Narrator: This is Science Today. There's still talk on a state level about possibly taxing sugary soft drinks after national efforts to do so did not happen. Epidemiologist Kirsten Bibbins-Domingo of the University of California, San Francisco, says proponents of this tax view it as a way to fight obesity levels.
Bibbins-Domingo: The idea here is to put some tax on these beverages to influence the rate at which they're consumed. That you might think twice before you take that second drink if it becomes incrementally more expensive or that some of the costs related to this tax could actually be used in healthcare settings.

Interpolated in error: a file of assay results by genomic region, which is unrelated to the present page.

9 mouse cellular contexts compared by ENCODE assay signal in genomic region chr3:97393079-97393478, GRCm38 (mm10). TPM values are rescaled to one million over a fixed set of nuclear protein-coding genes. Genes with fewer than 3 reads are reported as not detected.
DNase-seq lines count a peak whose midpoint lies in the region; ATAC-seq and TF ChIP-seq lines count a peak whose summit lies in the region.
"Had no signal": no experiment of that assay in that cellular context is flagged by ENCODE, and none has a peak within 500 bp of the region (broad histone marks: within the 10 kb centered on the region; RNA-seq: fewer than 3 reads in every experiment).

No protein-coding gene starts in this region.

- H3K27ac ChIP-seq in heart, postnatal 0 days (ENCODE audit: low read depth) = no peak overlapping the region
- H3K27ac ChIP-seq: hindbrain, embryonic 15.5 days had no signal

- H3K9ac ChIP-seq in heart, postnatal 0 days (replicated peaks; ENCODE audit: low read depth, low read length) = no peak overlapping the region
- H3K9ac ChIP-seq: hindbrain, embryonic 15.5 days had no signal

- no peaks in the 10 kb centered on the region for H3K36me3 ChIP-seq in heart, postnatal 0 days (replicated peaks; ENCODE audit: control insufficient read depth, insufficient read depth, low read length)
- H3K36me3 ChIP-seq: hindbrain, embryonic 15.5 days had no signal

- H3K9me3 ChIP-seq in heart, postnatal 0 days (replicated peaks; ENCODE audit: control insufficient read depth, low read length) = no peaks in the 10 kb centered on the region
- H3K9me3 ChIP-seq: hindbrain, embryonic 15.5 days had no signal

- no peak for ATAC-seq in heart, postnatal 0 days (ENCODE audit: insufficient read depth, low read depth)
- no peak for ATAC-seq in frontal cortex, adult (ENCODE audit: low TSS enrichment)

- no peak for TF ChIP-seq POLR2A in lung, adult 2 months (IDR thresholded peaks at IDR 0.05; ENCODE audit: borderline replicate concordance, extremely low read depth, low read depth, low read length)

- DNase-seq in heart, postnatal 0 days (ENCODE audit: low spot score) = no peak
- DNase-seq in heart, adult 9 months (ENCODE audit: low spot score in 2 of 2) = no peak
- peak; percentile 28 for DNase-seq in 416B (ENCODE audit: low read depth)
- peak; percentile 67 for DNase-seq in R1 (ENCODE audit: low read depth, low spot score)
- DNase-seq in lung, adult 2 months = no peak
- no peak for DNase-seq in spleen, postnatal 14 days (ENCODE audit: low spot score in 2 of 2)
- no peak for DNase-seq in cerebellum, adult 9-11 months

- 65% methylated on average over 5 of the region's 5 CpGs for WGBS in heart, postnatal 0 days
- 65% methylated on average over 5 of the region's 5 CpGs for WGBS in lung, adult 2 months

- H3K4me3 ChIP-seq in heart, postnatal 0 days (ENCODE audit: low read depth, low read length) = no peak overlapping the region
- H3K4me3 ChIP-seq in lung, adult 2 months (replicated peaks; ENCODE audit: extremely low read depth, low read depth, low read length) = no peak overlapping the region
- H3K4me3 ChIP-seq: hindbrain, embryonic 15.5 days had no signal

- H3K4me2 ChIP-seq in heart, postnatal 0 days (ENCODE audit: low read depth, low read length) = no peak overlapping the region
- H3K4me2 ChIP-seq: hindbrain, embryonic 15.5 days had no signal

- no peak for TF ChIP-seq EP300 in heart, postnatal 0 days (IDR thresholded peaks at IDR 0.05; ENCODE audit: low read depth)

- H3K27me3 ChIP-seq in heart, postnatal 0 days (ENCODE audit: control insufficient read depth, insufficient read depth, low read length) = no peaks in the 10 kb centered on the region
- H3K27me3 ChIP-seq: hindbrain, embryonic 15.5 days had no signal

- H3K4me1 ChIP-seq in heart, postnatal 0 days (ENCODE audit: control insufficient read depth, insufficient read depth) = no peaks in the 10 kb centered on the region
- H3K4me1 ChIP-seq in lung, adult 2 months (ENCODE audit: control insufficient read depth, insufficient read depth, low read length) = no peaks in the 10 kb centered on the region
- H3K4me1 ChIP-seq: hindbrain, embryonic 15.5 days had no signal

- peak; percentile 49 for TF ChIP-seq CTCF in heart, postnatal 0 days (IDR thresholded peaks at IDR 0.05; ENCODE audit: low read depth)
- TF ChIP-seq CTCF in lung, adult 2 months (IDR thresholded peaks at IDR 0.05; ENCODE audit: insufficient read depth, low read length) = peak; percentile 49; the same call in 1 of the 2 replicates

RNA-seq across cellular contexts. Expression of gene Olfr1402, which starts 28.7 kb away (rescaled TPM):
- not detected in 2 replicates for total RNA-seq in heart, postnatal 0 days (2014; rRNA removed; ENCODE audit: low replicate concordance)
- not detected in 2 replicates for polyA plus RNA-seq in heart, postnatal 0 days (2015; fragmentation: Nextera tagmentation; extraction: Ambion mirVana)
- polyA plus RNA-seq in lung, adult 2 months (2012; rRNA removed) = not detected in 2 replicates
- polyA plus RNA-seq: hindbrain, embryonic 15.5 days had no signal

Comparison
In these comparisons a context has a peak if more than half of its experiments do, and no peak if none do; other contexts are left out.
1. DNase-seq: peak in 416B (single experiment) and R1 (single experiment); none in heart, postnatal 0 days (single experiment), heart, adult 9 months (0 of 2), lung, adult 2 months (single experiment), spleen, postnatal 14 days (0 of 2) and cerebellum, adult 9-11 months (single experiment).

Narrator: Bibbins-Domingo recently led a study that found that excess consumption of sugary drinks is a big contributor to new cases of diabetes in this country.
Bibbins-Domingo: I think that the results of our modeling exercise do suggest that if we could change these patterns of consumption, that we would actually have a measureable health impact, that we would actually measurably reduce rates of diabetes through some of these interventions.
Narrator: For Science Today, I'm Larissa Branin.